Low dopamine levels can lead to lack of motivation, fatigue, addictive behavior, mood swings and memory loss. Learn how to increase dopamine naturally.
There are about 86 billion neurons in the human brain. They communicate with each other via brain chemicals called neurotransmitters. Dopamine is a neurotransmitter that’s a key contributor to motivation, productivity, and focus.
Let’s take a closer look at dopamine — what it does, the symptoms of deficiency, and how to increase it naturally.
What Does Dopamine Do?
Dopamine has been called our “motivation molecule.”
It boosts our drive, focus, and concentration.
It enables us to plan ahead and resist impulses so we can achieve our goals.
It gives us that “I did it!” lift when we accomplish what we set out to do.
It makes us competitive and provides the thrill of the chase in all aspects of life — business, sports, and love.
Dopamine is in charge of our pleasure-reward system. (1)
It allows us to have feelings of enjoyment, bliss, and even euphoria.
But too little dopamine can leave you unfocused, unmotivated, lethargic, and even depressed.
Dopamine Deficiency Symptoms
People low in dopamine lack a zest for life.
They exhibit low energy and motivation, and often rely on caffeine, sugar, or other stimulants to get through the day.
Many common symptoms of dopamine deficiency are similar to those of depression:
- lack of motivation
- inability to feel pleasure
- low libido
- sleep problems
- mood swings
- memory loss
- inability to concentrate
Dopamine-deficient lab mice become so apathetic and lethargic they lack motivation to eat and starve to death. (2) Conversely, some people who are low in dopamine compensate with self-destructive behaviors to get their dopamine boost. This can include use and abuse of caffeine, alcohol, sugar, drugs, shopping, video games, sex, power, or gambling.
How to Increase Dopamine Naturally
There are plenty of unhealthy ways to raise dopamine. But you don’t have to resort to “sex, drugs, and rock ‘n’ roll” to boost your dopamine levels. Here are some healthy, proven ways to increase dopamine levels naturally.
Dopamine Boosting Foods
Dopamine is made from the amino acid tyrosine. Eating a diet high in tyrosine will ensure you’ve got the basic building blocks needed for dopamine production.
- all animal products
- fava beans
- green leafy vegetables
- green tea
- lima beans
- sea vegetables
- sesame and pumpkin seeds
- wheat germ
Foods high in natural probiotics such as yogurt, kefir, and raw sauerkraut can also increase natural dopamine production. Oddly, the health of your intestinal flora impacts your production of neurotransmitters. An overabundance of bad bacteria leaves toxic byproducts called lipopolysaccharides which lower levels of dopamine. (7)
Sugar has been found to boost dopamine but this is a temporary boost, more drug-like than food-like. (8)
There are supplements that can raise dopamine levels naturally. Curcumin is the active ingredient in the spice turmeric. It’s available in an isolated form as a supplement. It readily crosses the blood-brain barrier and can boost levels of dopamine. (9, 10, 11) Curcumin has been found to help alleviate obsessive actions and improve associated memory loss by increasing dopamine. (12, 13)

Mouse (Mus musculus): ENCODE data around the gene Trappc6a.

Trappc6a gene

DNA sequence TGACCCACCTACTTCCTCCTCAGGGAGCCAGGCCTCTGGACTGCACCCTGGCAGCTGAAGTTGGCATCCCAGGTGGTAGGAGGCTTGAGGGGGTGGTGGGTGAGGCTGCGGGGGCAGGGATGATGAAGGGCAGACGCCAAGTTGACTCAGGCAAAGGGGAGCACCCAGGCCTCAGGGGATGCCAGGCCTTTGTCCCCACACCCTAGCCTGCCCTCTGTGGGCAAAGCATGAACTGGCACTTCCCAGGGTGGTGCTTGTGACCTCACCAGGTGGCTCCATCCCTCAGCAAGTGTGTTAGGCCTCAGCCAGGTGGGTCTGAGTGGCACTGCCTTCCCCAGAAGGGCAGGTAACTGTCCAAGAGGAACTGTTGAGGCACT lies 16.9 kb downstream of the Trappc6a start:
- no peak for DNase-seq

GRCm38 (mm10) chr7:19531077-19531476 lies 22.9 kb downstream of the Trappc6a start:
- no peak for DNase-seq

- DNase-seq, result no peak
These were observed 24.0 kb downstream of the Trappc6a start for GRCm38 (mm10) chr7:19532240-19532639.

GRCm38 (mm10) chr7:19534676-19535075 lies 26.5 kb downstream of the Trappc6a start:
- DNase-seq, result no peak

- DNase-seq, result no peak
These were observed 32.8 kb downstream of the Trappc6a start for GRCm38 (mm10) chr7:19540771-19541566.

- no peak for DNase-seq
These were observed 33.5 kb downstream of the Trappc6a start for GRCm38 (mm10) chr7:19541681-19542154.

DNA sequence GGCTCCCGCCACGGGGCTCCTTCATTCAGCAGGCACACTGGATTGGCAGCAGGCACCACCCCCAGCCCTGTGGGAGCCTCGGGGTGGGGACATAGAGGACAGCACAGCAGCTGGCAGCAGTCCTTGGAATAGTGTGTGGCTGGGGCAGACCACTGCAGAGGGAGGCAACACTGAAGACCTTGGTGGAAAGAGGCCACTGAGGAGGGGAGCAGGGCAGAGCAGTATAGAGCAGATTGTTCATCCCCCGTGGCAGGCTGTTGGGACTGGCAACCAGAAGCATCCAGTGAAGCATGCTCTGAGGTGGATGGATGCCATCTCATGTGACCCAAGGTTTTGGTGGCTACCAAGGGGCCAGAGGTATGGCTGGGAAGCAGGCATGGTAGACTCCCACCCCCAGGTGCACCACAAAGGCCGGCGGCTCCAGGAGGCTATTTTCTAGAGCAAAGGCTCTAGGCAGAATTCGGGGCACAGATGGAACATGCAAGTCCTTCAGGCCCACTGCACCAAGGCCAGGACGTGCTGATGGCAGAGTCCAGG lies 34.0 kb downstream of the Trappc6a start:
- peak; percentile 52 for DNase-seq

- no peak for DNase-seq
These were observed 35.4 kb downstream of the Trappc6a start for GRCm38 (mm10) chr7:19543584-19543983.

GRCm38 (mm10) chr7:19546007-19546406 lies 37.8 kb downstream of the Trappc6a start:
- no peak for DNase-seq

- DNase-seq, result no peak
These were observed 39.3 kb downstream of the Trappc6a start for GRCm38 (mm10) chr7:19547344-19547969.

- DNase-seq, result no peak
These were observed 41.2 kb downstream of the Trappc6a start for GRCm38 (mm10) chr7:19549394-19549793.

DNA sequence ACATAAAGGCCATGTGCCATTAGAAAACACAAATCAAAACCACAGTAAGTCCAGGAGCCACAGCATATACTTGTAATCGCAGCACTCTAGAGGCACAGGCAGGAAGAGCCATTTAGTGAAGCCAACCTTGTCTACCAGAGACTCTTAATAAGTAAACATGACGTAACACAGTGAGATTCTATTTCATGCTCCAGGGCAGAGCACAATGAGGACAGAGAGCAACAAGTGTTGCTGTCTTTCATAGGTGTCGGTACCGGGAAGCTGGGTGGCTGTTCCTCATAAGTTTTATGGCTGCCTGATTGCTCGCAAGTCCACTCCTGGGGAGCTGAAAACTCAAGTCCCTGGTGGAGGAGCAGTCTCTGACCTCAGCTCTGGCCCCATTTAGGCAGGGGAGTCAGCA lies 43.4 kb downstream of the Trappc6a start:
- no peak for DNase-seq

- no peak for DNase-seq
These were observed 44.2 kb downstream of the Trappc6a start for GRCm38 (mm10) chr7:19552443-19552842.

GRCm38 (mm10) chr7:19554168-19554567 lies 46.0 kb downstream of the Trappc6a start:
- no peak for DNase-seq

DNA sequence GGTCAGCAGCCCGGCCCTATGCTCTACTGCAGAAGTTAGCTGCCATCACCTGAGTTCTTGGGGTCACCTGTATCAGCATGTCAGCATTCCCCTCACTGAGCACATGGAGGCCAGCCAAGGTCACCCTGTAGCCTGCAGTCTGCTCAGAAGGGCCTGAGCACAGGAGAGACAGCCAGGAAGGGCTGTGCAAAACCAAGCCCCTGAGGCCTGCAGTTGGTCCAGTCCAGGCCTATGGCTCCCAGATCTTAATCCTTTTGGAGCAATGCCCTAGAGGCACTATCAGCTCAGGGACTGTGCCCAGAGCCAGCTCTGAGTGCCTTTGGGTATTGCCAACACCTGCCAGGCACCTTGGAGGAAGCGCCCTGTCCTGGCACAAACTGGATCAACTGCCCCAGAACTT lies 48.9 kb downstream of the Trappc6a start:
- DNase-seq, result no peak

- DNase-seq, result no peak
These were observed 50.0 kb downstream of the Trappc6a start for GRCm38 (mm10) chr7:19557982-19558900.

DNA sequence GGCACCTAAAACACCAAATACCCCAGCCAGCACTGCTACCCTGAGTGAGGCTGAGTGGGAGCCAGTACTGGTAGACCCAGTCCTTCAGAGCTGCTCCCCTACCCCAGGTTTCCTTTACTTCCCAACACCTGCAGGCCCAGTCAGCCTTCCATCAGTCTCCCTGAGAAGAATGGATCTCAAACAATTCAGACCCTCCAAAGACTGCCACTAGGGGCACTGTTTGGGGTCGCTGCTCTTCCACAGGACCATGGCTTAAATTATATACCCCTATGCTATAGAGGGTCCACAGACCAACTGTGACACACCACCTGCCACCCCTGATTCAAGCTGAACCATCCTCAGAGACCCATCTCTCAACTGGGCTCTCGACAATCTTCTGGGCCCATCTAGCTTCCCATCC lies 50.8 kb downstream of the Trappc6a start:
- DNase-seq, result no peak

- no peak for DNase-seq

Ginkgo biloba is traditionally used for a variety of brain-related problems — poor concentration, forgetfulness, headaches, fatigue, mental confusion, depression, and anxiety. (14) One of the mechanisms by which ginkgo works is by raising dopamine. (15, 16)
L-theanine is a component found in green tea. It increases levels of dopamine along with other neurotransmitters serotonin and GABA. (17, 18) L-theanine improves recall, learning, and positive mood. (19, 20) You can get a dopamine boost by either taking theanine supplements or by drinking 3 cups of green tea per day. (21)
Phosphatidylserine acts as your brain’s “gatekeeper,” regulating nutrients and waste in and out of your brain.
Boost Dopamine with Exercise
Physical exercise is one of the best things you can do for your brain. It boosts production of new brain cells, slows down brain cell aging, and improves the flow of nutrients to the brain. It can also increase your levels of dopamine and the other “feel good” neurotransmitters serotonin and norepinephrine. (26)
Dr. John Ratey, renowned psychiatrist and author of Spark: The Revolutionary New Science of Exercise and the Brain, has extensively studied the effects of physical exercise on the brain.
He found that exercise raises baseline levels of dopamine by promoting the growth of new brain cell receptors. Dopamine is responsible in part for the high serious runners experience. (27) But you don’t need to exercise strenuously to enhance your brain.
Use Your Brain’s Reward System to Balance Dopamine Levels
Dopamine functions as a survival mechanism by releasing energy when a great opportunity is in front of you. Dopamine rewards us when our needs are met. We love dopamine surges because of the way they make us feel.
How to Increase Dopamine: The Bottom Line
Dopamine is our “motivation molecule.” It’s also in charge of our pleasure-reward system. There are both healthy ways and unhealthy ways to increase dopamine. Unhealthy ways to increase dopamine can be gateways to self-destruction and addictions.
Healthy ways include eating the right foods, taking dopamine boosting supplements, physical exercise, and meditation. Learn how to harness your reward system for a healthy stream of dopamine. Enjoy the quest, set both long term and short term goals, and take on new challenges.
You’ll feel more alive, focused, productive, and motivated.
Article originally published on bebrainfit.com republished with permission